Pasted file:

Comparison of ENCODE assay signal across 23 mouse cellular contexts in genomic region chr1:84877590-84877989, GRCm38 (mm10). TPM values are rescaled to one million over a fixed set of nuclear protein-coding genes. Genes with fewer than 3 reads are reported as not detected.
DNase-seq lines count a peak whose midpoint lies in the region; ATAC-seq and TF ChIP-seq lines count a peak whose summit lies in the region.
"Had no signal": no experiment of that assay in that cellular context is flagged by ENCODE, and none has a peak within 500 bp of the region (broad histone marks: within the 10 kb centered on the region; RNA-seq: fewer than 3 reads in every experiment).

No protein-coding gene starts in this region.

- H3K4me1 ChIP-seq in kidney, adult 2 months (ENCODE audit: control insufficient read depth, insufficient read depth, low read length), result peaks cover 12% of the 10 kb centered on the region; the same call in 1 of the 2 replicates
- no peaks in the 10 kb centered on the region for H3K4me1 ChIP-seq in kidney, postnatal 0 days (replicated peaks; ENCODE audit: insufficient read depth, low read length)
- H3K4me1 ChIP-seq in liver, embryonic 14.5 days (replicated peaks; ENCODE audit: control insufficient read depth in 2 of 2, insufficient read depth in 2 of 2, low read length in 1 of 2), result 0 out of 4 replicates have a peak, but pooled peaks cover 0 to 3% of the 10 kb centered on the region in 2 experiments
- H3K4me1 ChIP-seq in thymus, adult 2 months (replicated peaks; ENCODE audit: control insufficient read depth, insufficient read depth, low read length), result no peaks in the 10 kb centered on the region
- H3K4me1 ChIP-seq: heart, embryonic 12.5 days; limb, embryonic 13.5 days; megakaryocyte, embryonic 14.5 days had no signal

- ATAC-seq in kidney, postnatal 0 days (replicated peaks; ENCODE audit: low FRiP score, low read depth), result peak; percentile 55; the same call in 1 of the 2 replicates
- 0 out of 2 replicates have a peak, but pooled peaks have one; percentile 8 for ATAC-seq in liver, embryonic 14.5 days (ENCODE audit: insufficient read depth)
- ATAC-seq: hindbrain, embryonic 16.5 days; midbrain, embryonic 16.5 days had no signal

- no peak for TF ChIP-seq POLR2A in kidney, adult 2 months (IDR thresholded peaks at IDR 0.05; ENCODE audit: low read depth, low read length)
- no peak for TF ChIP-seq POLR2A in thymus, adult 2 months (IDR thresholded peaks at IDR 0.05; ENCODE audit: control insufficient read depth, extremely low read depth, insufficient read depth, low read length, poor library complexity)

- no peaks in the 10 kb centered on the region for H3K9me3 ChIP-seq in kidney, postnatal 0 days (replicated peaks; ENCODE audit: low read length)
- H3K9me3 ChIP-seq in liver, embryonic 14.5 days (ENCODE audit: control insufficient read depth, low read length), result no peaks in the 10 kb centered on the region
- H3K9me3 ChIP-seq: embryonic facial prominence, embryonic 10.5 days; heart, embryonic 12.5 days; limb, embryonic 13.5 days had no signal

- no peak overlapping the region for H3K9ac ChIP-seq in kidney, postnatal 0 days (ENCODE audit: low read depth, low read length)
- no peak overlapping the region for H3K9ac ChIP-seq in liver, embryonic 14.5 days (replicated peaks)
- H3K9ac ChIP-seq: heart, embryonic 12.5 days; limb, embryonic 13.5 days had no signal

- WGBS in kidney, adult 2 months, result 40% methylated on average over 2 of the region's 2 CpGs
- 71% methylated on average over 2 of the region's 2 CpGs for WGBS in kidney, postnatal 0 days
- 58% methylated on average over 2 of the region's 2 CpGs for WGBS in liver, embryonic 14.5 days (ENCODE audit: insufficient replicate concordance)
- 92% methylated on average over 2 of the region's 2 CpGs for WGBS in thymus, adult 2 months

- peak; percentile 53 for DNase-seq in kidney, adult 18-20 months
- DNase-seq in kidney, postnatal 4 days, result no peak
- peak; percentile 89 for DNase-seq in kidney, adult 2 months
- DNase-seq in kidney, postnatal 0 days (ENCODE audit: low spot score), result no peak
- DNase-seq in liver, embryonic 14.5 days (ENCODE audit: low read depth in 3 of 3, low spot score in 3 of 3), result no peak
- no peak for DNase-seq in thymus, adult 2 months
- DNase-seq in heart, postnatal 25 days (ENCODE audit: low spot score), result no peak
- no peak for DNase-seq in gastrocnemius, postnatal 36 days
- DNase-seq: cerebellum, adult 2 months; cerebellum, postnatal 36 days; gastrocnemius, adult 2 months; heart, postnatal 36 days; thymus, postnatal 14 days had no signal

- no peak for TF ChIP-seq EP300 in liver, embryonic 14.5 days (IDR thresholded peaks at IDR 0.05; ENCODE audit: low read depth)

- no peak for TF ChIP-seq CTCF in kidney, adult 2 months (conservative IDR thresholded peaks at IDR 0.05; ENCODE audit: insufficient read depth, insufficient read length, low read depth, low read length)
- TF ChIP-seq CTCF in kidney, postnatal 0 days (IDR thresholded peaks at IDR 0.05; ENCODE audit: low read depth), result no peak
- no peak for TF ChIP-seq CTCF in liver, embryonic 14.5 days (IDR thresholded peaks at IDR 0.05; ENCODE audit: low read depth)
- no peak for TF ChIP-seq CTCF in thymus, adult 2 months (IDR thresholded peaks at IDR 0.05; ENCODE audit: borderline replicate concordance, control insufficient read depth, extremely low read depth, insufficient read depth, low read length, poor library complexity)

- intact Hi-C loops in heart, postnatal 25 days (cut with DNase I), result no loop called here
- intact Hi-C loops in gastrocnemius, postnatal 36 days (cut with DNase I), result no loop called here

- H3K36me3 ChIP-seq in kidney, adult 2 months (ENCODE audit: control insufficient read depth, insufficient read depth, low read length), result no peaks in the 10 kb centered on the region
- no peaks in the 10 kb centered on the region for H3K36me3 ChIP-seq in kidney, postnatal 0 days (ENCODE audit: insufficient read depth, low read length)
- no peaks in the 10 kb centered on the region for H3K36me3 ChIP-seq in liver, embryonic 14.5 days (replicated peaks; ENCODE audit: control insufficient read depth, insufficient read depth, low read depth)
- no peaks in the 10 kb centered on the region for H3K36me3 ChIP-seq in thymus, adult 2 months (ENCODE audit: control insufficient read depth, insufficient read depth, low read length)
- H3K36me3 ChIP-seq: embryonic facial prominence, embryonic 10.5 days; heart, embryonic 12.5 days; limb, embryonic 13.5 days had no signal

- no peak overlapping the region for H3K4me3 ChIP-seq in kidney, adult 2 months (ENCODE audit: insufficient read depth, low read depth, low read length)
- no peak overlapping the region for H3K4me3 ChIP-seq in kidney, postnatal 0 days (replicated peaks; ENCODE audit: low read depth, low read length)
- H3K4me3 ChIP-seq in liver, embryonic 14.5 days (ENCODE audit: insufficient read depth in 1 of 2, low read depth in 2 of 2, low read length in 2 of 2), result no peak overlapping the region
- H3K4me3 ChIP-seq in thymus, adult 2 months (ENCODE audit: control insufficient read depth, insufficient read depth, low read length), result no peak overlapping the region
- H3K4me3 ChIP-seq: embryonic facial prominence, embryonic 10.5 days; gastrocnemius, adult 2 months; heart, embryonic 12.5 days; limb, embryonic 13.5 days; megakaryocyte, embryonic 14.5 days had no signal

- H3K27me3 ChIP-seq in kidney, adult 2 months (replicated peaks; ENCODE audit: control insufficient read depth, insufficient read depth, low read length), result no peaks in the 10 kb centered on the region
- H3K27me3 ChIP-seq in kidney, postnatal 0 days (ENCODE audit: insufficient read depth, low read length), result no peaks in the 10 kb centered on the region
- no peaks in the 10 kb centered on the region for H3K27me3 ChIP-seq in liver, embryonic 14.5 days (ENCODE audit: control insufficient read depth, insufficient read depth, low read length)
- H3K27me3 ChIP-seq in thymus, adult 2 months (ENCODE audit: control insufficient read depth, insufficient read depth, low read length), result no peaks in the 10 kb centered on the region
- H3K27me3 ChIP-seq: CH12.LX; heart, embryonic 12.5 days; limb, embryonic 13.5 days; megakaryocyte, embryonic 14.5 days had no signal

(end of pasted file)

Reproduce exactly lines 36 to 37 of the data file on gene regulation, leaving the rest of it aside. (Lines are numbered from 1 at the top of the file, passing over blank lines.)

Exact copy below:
- TF ChIP-seq CTCF in kidney, postnatal 0 days (IDR thresholded peaks at IDR 0.05; ENCODE audit: low read depth), result no peak
- no peak for TF ChIP-seq CTCF in liver, embryonic 14.5 days (IDR thresholded peaks at IDR 0.05; ENCODE audit: low read depth)